Istanbul Solo Travel Guide

Planning a solo trip to Istanbul? Here’s everything you need to know for your visit:


  • The largest city in Turkey, with a population of more than 15.6 million people.
  • The transcontinental city, one of four in the world, straddles the Bosphorus, also known as the Istanbul Strait, connecting East and West.
  • It is the country’s economic, historical and cultural centre, founded in 660 BC as Byzantium and formerly known as Constantinople.
  • Nickname: City of the World’s Desire


  • Currency: Turkish Lira (TRY).
  • Spoken languages: Turkish, French and English.
  • Best time to visit: from April to May or September to October for the best weather. Summer is generally oppressively hot and crowded, while winter sees fleet and snowfall.
  • Arriving via airport: Istanbul Atatürk Airport (IST) is serviced by the metro system line M1 for 1.95 Lira or shuttle bus for 17 Lira. Taxis charge 40-45 Lira for the inner city destinations.
  • Emergency numbers: 155 (Police), 112 (Ambulance), 110 (Fire)
    Words you can use: Acil (Emergency), Doktora ihtiyaç var (Need a doctor), Bana yardım edin (Help me), Soyuldum (I was robbed)


  • Best hostel for solo travelers in Istanbul: Wabi Sabi Hostel. If you can snag a spot, it’s like staying in a modern hotel for hostel prices. Rooftop views of the city, a 5-minute walk from Taksim Square, with delicious Turkish breakfast included. Clean rooms/facilities and super friendly staff (shout out to Ali!)
  • Sultanahmet is the Old City and Istanbul’s prime location for sightseeing, complemented by a wide array of accommodation, cafés and restaurants.
  • Taksim is the other popular choice, while Kadikoy is also convenient (while considerably less touristy).
  • Across the inlet of Golden Horn there’s Beyoğlu, the cosmopolitan district known as the heart of the entertainment and leisure of the city: Tünel and Galata are gentle neighborhoods off the main tourist trail, still imbued with local flavour.


  • IETT runs the local public transportation network of metro, bus, tram and seabus lines. Fares can be paid with smart cards called akbil which also provide a 10% discount or by tokens purchased at dedicated machines throughout the city.
  • The Istanbul Kart allows bearers to conveniently pay for transportation fares with a contactless card that is pre-paid and rechargeable.
  • Taxis run on meters with starting fare at 2.95 Lira with 1.83 Lira charged for each subsequent km. Call 553 773 21 42 or 216 361 1807 to pre-book.


  • Drinking age is 18, and last call 3 AM.
  • Taksim Square throbs with the partying crowd thanks to its multitude of bars and nightclubs.
  • Istiklal Street is busy day and night, a constant whirlwind of people flocking to its numerous cafés, restaurants, lounge bars and dance floors.  
  • Kadife Street is popular for its hip, alternative music scene and mega nightclubs.


  • Basilica Cistern used to bring drinking water into the city from Thrace; forgotten for centuries, it has been refitted with lights and music.
  • Aya Sophia served as the most magnificent church in Christendom for nearly a thousand years until the Conquest. It was then converted into a mosque and today serves as a museum.
  • Topkapi is a must-visit monument, former residence to generations of sultans and their harems. The intriguing stories passed on about its inhabitants are as colorful as its tapestries: the tale of Selim the Sot who died from drinking too much champagne is just one of the many.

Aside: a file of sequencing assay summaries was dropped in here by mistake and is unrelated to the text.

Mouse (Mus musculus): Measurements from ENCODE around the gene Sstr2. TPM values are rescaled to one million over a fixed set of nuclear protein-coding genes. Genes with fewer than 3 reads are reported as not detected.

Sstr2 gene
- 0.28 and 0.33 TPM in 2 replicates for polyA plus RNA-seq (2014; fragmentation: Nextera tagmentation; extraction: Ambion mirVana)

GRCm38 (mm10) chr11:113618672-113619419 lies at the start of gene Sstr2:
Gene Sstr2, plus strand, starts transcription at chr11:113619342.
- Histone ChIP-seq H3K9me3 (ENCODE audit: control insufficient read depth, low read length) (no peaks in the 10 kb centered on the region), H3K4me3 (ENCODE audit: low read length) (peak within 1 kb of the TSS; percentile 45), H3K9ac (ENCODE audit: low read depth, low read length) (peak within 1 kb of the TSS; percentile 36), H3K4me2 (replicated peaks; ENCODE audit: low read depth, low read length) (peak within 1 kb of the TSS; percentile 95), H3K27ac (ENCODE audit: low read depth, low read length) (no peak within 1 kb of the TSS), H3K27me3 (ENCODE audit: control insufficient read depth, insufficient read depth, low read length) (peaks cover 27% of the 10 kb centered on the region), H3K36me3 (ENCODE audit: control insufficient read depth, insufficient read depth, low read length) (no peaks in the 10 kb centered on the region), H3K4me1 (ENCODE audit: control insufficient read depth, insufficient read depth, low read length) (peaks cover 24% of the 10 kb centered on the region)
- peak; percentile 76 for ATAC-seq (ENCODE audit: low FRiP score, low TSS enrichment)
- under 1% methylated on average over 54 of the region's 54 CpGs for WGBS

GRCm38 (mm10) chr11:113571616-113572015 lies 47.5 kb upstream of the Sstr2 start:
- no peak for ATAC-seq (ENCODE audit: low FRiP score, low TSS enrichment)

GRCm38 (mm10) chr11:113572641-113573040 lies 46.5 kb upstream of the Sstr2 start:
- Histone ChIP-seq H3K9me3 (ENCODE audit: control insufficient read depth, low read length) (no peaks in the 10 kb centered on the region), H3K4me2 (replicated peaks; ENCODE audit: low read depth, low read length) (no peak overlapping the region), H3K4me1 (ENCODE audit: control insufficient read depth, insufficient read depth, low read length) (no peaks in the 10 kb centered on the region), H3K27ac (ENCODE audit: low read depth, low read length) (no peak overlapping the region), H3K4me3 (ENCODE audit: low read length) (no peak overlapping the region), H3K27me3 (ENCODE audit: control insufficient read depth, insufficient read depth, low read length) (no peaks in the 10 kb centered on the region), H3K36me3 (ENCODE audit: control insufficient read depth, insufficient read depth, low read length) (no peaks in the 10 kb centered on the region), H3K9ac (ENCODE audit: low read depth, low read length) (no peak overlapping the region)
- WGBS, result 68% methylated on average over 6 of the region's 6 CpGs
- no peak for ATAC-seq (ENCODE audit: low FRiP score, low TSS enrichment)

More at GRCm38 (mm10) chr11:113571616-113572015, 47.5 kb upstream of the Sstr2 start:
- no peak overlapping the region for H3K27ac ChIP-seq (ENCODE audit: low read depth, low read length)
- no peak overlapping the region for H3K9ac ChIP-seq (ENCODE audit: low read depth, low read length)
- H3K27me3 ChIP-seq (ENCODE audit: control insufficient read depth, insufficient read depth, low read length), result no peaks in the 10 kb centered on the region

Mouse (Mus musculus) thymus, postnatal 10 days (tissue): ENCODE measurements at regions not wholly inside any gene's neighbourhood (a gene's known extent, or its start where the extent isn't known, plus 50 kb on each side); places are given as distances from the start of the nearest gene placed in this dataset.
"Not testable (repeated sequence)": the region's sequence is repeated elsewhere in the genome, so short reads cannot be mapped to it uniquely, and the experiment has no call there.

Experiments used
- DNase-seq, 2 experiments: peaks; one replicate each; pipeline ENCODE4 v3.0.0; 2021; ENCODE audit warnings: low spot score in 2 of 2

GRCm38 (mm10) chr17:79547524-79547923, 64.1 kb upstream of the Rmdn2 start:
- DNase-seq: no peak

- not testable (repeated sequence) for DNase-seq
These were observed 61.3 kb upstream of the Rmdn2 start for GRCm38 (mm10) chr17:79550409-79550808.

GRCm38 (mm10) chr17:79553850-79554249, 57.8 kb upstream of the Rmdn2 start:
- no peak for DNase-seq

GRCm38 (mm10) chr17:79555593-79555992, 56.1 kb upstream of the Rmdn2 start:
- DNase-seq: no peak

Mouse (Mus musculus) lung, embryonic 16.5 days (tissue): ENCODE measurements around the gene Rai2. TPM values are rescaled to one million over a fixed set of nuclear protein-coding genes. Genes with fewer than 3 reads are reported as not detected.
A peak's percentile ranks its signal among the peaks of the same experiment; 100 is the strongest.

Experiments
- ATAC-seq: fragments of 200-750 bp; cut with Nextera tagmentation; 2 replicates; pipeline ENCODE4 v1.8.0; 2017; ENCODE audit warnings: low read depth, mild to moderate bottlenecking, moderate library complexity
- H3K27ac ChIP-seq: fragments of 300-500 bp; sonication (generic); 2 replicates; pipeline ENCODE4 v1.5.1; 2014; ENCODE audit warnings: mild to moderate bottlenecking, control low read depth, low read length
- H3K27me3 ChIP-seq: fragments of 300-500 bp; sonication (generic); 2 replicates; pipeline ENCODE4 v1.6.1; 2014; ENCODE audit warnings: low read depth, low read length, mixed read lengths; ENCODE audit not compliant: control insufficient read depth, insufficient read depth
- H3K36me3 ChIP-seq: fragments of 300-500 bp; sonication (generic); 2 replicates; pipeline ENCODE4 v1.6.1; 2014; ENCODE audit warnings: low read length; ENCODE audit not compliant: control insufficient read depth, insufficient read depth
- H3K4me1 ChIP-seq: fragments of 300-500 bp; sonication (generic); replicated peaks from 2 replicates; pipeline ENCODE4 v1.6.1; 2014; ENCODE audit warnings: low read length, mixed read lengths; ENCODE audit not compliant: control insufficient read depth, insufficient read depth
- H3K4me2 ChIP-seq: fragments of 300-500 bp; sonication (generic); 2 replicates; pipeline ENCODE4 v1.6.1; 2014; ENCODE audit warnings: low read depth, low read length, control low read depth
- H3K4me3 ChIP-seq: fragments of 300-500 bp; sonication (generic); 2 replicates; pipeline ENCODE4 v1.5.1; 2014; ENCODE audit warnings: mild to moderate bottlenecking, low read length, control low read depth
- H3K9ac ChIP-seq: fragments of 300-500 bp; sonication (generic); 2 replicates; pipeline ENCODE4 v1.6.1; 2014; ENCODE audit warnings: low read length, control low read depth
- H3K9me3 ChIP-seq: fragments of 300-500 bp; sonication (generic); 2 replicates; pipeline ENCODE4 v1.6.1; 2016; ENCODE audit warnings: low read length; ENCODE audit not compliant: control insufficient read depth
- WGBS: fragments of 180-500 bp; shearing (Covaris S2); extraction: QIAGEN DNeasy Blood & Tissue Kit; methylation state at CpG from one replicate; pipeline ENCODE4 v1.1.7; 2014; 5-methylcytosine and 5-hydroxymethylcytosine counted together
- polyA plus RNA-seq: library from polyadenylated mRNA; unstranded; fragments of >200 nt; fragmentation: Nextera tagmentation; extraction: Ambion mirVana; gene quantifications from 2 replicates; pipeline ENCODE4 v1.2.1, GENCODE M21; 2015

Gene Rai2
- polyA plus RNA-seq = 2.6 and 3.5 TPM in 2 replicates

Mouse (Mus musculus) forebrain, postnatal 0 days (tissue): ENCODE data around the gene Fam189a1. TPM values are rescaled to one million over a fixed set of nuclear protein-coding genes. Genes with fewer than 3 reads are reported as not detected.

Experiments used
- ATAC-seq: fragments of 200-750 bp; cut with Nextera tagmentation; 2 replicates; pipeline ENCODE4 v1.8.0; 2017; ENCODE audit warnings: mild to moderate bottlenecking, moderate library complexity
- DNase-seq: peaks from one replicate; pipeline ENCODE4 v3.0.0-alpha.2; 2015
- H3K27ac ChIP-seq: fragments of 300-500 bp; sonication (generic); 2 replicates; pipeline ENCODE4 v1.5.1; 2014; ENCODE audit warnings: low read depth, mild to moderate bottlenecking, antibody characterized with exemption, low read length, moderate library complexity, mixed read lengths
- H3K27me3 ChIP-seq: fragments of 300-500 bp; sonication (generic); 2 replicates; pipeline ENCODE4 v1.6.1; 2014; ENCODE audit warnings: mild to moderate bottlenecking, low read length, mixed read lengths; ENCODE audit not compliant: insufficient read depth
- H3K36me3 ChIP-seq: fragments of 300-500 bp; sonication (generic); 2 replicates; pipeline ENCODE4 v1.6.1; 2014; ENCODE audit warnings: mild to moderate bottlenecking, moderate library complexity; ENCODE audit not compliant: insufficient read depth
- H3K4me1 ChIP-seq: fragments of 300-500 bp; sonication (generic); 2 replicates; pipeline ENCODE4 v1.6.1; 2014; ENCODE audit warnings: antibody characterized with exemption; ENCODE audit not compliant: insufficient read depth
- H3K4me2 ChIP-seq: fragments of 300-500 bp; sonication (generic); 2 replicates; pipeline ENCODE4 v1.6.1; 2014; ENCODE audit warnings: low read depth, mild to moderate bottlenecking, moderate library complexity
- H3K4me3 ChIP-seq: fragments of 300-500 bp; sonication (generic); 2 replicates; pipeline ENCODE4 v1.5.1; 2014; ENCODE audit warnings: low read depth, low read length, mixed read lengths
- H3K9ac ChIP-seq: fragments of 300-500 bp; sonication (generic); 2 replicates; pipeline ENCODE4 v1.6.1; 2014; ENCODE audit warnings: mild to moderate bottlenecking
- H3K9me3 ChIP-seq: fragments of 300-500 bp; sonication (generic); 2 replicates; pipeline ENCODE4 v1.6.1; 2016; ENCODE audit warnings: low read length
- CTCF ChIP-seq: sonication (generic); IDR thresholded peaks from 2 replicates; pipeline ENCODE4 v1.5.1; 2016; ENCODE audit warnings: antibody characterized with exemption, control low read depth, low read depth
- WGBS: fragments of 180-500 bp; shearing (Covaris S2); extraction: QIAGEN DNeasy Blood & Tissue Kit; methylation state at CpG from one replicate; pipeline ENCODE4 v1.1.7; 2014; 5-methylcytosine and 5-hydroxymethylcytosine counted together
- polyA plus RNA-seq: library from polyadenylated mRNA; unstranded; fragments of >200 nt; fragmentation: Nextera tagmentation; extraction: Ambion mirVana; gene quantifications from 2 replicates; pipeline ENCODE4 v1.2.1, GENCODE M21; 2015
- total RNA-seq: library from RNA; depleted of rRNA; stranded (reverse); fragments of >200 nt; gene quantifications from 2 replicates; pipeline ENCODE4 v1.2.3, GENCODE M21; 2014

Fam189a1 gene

• Blue Mosque facing Aya Sophia mirrors much of its lineaments and was supposedly designed to rival it in beauty. It is one of only a few mosques in the world that can boast six minarets.


  • Taksim to Karaköy (via Galata): great for people watching, hitting the main attractions, and visiting the hipster establishments. Lots of street art and great cafes along the way.
  • Taksim to Beşiktaş (via Maçka and Dolmabahçe): great neighbourhoods and parks. Highlight: Tree Street. Beşiktaş is a great end point, with plenty of bars and cafes. 
  • Beşiktaş to Ortaköy: see the Çırağan Palace (hotel), and reward yourself with a warm kumpir and some Turkish coffee at the end.
  • Walk along the Theodosian Walls, the mostly intact fortified complex that marks the western boundaries of the peninsula.
  • Visit the sacred district of Eyüp along the embankments of the Golden Horn to discover the city’s first and holiest mosque.
  • Walk up Çamlıca Hill, one of the highest peaks above Istanbul. A restaurant and a smattering of cafés work for the crowds who make the trek.
  • Find the Egyptian spice bazaar and the authentic food stalls in Eminönü.


  • Sultanahmet is home to a few historical hamam or Turkish baths, ideal for relaxing and winding down after a week of sightseeing.
  • Want a great sampling of Turkish food? Here are some you should tick off your list: Baklava, Doner, Iskender, Kofte, Pide, Lahmacun, Lokum, Sarma, Kokoreç, and Mantı (dumplings).
  • For shopping, head to Istiklal Street.
  • The nargile or Turkish water pipe has been used to smoke different flavors of tobacco for over 500 years. Originating from India, it is an established feature of the Turkish lifestyle and culture.
  • Where to find good cheap eats: Ortaköy and Karakoy are excellent haunts for simple yet effective meals.
  • Dangerous areas: scam artists and pickpockets have been known to target tourists in the Taksim area, although police patrol the main districts religiously. Specific areas to avoid: Bagcilar, Tarlabasi, and Esenyurt.

Recommended trip duration: 4-5 days


Leave a Reply

Your email address will not be published.